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Treatment of lung cancer has evolved considerably over the past few years thanks to a better understanding of the molecular mechanisms involved in lung carcinogenesis, and the development of new drugs that are able to inhibit specific key signalling pathways within the cancer cell. The best illustration of this (r)evolution is the story of epidermal growth factor receptor (EGFR or HER1) inhibitors, which have become the cornerstone for the treatment of EGFR-mutated lung cancers. These drugs were initially thought to yield modest benefit in the overall population of nonsmall cell lung cancer (NSCLC) patients, but the discov...
Source: European Respiratory Review - February 28, 2015 Category: Respiratory Medicine Authors: Cortot, A. B. Tags: Book review Source Type: research

Rapid and specific detection of porcine parvovirus using real-time PCR and High Resolution Melting (HRM) analysis
Conclusions: The present study demonstrated that the established assay integrating real-time PCR and HRM is relatively cost-effective and more stable, which provides an alternative tool for rapid, simple, specific and sensitive detection of PPV. (Source: BMC Veterinary Research)
Source: BMC Veterinary Research - February 28, 2015 Category: Veterinary Research Authors: Hai-Qiong YuXian-Quan CaiZhi-Xiong LinXiang-Li LiQiao-Yun YueRong LiXing-Quan Zhu Source Type: research

The importance of microbiological testing for establishing cause of death in 42 forensic autopsies
Microorganisms have always been responsible for both high morbidity and mortality. Even today, new bacteria and viruses are discovered and old ones evolve to become a new problem, developing resistance to antibiotics or new lethal symptoms. Autopsies are important in the process of establishing cause of death [1], and though microbiological results and findings are often unspecific [2], they continue to be a valuable tool in the process of monitoring and identifying new infectious diseases [3]. Among the more recent are hanta virus pulmonary syndrome, West Nile virus, and severe acute respiratory syndrome (SARS) [4]. (Sour...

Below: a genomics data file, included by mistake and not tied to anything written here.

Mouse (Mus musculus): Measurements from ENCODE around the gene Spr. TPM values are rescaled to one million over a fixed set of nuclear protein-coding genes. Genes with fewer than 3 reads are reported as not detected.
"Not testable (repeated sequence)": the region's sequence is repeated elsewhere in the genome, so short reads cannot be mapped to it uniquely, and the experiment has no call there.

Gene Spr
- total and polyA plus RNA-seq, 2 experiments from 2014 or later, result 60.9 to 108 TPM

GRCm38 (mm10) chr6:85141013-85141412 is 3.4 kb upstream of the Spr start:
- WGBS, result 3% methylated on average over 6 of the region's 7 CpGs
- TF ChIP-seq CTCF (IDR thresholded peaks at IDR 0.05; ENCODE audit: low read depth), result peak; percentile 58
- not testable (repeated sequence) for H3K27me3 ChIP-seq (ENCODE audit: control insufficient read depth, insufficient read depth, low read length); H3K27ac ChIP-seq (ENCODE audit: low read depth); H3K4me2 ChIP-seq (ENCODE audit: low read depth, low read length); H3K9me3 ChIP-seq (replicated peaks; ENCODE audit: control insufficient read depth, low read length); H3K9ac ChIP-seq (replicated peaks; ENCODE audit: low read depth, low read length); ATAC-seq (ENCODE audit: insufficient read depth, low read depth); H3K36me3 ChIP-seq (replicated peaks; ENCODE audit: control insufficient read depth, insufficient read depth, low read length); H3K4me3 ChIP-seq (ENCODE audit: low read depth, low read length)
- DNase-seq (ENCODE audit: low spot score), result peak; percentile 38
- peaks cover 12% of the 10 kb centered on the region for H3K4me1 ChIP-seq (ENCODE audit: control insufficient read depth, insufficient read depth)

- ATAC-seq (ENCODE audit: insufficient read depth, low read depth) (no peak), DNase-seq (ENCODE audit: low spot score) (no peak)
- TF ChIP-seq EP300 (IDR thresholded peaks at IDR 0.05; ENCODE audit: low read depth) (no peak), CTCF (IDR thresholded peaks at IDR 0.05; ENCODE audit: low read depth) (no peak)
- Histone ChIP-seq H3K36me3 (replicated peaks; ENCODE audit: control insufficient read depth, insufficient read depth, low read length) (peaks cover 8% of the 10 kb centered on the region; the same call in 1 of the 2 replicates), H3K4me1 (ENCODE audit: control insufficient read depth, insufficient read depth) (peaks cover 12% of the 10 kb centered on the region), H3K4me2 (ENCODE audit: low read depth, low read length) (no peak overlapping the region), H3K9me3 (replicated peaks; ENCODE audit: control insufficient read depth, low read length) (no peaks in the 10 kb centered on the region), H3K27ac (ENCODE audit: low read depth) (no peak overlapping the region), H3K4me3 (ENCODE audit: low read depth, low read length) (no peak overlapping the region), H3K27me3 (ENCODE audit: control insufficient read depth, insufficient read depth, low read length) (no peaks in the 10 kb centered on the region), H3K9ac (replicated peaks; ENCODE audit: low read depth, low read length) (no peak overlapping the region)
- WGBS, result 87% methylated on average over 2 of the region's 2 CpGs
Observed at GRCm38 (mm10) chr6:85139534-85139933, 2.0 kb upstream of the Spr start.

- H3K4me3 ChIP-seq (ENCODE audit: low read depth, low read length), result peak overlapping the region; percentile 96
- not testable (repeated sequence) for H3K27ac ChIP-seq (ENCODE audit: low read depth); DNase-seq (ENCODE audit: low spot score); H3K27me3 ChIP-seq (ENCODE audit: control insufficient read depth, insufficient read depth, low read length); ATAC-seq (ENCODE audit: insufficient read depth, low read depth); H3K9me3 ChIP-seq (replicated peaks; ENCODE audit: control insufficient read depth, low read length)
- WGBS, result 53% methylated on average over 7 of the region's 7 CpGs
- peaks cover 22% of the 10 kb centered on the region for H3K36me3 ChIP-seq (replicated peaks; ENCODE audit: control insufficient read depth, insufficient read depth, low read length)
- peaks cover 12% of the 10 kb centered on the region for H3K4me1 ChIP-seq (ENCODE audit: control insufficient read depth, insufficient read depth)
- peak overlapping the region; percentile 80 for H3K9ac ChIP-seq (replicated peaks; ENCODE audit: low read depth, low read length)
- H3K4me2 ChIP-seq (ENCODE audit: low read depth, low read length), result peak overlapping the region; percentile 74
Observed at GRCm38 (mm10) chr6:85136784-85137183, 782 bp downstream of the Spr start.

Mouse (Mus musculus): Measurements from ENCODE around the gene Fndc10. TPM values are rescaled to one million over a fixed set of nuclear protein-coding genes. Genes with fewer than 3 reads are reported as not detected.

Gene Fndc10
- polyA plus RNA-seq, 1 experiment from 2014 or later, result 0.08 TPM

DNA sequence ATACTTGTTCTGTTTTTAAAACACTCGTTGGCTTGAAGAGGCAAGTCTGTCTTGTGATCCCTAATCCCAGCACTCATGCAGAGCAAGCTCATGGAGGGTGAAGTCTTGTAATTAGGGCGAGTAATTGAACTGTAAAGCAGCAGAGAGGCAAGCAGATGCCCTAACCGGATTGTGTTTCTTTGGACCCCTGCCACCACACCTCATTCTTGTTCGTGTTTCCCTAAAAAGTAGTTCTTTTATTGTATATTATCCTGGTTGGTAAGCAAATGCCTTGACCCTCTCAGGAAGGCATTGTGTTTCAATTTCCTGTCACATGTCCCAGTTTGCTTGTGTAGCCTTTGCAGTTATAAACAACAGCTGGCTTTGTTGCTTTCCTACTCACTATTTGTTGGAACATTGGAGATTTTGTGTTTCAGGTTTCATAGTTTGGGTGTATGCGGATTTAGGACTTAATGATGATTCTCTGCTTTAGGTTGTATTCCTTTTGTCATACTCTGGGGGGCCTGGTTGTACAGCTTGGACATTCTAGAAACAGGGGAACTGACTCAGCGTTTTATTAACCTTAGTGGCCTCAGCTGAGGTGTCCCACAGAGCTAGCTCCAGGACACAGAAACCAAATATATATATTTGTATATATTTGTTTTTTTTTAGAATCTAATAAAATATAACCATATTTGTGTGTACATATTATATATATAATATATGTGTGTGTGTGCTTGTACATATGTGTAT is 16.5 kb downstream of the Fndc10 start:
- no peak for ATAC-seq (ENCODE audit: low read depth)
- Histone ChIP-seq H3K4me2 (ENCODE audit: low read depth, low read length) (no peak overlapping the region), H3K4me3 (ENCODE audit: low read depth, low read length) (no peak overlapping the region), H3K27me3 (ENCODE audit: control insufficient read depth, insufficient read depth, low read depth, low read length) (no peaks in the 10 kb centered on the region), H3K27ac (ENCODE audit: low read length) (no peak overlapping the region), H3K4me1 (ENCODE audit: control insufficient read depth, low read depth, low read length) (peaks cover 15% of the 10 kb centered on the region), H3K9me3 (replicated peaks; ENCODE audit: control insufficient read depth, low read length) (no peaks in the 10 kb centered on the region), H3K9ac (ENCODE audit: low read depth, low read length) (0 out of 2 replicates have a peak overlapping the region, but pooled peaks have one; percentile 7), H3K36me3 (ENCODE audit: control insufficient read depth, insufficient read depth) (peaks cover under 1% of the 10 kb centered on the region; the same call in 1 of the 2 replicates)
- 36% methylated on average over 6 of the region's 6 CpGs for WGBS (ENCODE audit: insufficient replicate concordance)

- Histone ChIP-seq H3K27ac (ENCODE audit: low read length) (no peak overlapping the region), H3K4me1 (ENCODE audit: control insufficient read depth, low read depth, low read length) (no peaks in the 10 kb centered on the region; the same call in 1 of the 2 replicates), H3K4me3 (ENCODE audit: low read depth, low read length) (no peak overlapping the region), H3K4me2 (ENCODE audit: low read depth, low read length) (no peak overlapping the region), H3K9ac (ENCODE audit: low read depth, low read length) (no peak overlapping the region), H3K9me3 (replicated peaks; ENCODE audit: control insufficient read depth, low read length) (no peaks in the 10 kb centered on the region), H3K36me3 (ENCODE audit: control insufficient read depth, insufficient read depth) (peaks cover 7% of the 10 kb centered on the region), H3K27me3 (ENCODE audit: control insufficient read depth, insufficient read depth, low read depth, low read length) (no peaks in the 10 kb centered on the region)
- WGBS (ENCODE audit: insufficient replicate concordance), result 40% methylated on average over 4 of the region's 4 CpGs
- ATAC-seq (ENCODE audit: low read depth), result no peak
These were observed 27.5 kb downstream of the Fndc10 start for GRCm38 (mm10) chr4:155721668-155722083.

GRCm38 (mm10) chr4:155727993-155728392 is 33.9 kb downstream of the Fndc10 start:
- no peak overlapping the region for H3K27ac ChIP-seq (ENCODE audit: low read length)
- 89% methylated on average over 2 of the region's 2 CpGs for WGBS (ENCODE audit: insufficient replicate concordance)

Source: Forensic Science International - February 28, 2015 Category: Forensic Medicine Authors: S. Christoffersen Source Type: research

Association of bovine respiratory disease or vaccination with serologic response in dairy heifer calves up to three months of age.
CONCLUSIONS AND CLINICAL RELEVANCE Clinical BRD and the serologic response of dairy calves were associated with initial antibody titers against BRSV and BHV1. Serologic or clinical responses to viral exposure may differ in calves with low passive immunity. PMID: 25710760 [PubMed - in process] (Source: American Journal of Veterinary Research)
Source: American Journal of Veterinary Research - February 27, 2015 Category: Veterinary Research Authors: Windeyer MC, Leslie KE, Godden SM, Hodgins DC, Lissemore KD, LeBlanc SJ Tags: Am J Vet Res Source Type: research

Differential Distributed Lag Patterns of Source-Specific Particulate Matter on Respiratory Emergency Hospitalizations